© Racemaker Press/Dennis Torres
In Wally's book we tell the story of his life starting with his roots in New Jersey where he learned to become a master mechanic and car builder in the workshop at his father's sand and gravel yard. He started building his first race car when he was teen-ager and set out to pursue his dream of racing at Indianapolis behind the wheel of a Buick-powered 1937 Ford modified stock car which he raced at local tracks across New Jersey, Pennsylvania and New York.

Dallenbach eventually made it to Indianapolis in 1967 and got his big break in 1973 when Pat Patrick hired him to drive beside Gordon Johncock in Patrick's STP Eagles and Wildcats. Wally won five races with Patrick, including the 1973 California 500. Despite leading the opening laps at Indianapolis in 1974 and running out front for 92 laps the following year, Wally wasn't able to achieve his dream of winning the Indy 500. But he was highly respected for his clean, fast driving by all the greats from that era--Foyt, Andretti, the Unsers, Johncock, Johnny Rutherford and Rick Mears.

Wally's life took a different turn in 1980 when Pat Patrick and Roger Penske asked him to retire from driving and take over as Chief Steward of the fledgling CART organization. The respect he earned as a driver helped him build a similarly high level of respect as Chief Steward and it's remarkable to report that after two decades in one of the most demanding jobs in the sport it's impossible to find anyone with a bad word to say about Wally. Team owners and drivers alike from that era say he treated everyone equally and fairly, always making the right decision.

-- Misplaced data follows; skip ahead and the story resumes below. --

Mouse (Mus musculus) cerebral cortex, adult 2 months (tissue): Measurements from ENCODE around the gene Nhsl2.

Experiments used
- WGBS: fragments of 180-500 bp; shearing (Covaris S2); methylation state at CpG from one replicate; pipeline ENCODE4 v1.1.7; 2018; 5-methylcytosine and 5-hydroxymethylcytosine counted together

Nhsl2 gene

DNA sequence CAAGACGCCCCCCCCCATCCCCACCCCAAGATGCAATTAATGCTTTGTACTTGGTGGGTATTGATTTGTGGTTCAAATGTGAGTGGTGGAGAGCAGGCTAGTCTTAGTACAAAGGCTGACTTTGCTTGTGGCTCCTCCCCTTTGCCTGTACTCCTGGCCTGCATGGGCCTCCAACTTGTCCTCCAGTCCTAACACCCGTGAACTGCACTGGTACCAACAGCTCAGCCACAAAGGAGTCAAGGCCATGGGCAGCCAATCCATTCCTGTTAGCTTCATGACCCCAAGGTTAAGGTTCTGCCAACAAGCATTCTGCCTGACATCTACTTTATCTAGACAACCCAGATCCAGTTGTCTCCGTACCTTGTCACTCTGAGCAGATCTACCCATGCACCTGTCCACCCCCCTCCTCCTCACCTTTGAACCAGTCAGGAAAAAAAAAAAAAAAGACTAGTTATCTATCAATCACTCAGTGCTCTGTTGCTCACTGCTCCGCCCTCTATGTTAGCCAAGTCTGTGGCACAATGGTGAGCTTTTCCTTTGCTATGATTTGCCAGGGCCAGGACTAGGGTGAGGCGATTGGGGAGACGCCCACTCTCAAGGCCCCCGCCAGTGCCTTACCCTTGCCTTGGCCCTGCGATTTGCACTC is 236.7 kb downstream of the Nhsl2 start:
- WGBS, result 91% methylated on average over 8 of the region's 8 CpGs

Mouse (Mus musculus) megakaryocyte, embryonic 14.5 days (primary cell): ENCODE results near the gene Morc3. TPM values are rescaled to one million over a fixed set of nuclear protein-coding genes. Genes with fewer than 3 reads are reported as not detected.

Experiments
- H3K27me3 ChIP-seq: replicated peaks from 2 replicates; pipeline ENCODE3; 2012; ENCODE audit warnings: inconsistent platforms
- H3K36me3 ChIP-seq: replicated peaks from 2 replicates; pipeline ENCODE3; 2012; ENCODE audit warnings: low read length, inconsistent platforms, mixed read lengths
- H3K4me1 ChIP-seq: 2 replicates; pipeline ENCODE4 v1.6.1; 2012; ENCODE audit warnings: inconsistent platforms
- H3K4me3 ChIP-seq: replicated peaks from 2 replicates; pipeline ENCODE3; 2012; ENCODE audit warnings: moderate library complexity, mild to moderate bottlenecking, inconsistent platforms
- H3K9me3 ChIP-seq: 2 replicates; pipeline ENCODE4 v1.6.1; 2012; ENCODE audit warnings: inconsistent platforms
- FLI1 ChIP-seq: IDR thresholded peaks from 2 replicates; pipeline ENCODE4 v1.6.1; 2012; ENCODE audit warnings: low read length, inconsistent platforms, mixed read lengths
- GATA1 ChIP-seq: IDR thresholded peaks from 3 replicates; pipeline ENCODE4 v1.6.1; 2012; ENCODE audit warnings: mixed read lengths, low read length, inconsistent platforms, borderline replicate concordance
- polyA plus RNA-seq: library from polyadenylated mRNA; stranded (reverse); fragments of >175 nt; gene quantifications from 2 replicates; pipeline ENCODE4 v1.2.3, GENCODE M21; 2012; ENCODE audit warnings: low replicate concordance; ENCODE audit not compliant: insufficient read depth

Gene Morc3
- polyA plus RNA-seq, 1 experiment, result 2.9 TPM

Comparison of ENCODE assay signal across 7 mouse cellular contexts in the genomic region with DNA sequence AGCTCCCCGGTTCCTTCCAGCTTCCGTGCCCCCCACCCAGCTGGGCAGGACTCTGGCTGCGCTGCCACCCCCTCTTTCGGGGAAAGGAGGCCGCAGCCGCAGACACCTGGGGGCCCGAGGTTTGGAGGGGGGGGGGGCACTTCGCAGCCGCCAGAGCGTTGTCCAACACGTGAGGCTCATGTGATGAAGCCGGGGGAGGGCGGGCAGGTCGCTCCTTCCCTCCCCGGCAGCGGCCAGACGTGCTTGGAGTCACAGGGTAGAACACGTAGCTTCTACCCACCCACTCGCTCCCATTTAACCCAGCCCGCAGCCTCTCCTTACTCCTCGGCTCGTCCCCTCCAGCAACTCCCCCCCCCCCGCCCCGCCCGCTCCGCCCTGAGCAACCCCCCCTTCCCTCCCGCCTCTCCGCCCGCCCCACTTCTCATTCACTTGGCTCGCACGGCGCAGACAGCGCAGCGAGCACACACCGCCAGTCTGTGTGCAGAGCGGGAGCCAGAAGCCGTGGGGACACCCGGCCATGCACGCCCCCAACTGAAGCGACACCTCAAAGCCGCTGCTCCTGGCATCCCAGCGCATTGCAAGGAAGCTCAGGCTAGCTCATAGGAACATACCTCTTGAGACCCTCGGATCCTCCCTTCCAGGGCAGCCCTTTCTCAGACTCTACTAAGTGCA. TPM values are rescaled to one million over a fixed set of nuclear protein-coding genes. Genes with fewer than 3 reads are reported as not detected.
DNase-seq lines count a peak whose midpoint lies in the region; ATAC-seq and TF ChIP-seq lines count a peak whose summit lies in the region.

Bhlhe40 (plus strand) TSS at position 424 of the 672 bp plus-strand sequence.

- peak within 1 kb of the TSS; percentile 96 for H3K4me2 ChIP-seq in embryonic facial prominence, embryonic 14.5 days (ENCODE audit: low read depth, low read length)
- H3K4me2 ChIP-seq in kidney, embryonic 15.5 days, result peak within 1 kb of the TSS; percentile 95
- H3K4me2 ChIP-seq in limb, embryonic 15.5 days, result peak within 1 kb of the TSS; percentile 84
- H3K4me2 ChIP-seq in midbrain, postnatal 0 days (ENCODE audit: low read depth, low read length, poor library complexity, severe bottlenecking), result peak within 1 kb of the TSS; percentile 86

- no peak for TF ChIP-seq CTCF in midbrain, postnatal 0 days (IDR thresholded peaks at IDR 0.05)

Dallenbach also put huge effort into building and developing CART's safety and medical team, setting the standard for motor racing today. Renowned orthopedic surgeon Dr. Terry Trammell worked closely with Dallenbach and has great admiration for Wally.

© Jutta Fausel
"The thing about Wally was he was always analytical and calm," Trammell observes. "Wally was always ready to listen and I was always impressed by his analytical way. He always stayed calm and didn't get excited no matter what the circumstances. He could roll with the punches. Wally had a low key but clear style like John Wayne. He was very clear and very consistent and he was always right."

Dr. Steve Olvey was Trammell's partner in running CART's medical team. "The way I describe Wally is he's a real life John Wayne," Olvey remarks. "He's a man of few words but he gets his point across and there's something about his manner that the first time you meet him you say, this guy knows what he's talking about. People listen when Wally talks and in a bad or excitable situation he can settle people down and calm the waters. We knew that Wally was going to sort out any bad situation in the best possible way.

"Wally was the key man in CART. He kept it all together. He was the guy who could pull everybody together and put them back on a level plain. There were times when I saw Pat Patrick or Roger Penske yelling at Wally, but he would never bend. He was above reproach."

'Steward of the Sport' is a high-quality, 9X10 inch, 190-page book, featuring more than 140 photographs. The book will retail for $65 and will be available from the end of this month from Racemaker Press in Boston. To order go to or call (617) 723-6533.

Racemaker publisher Joe Freeman and I invite any of you who will be in Indianapolis on race weekend to come to our book launch at the Speedway's Museum on Friday evening May 25th. Wally will be there to sign books and he will also join us the following day at the Memorabilia Show inside the Indianapolis Motor Speedway. We look forward to seeing you there.

Auto Racing ~ Gordon Kirby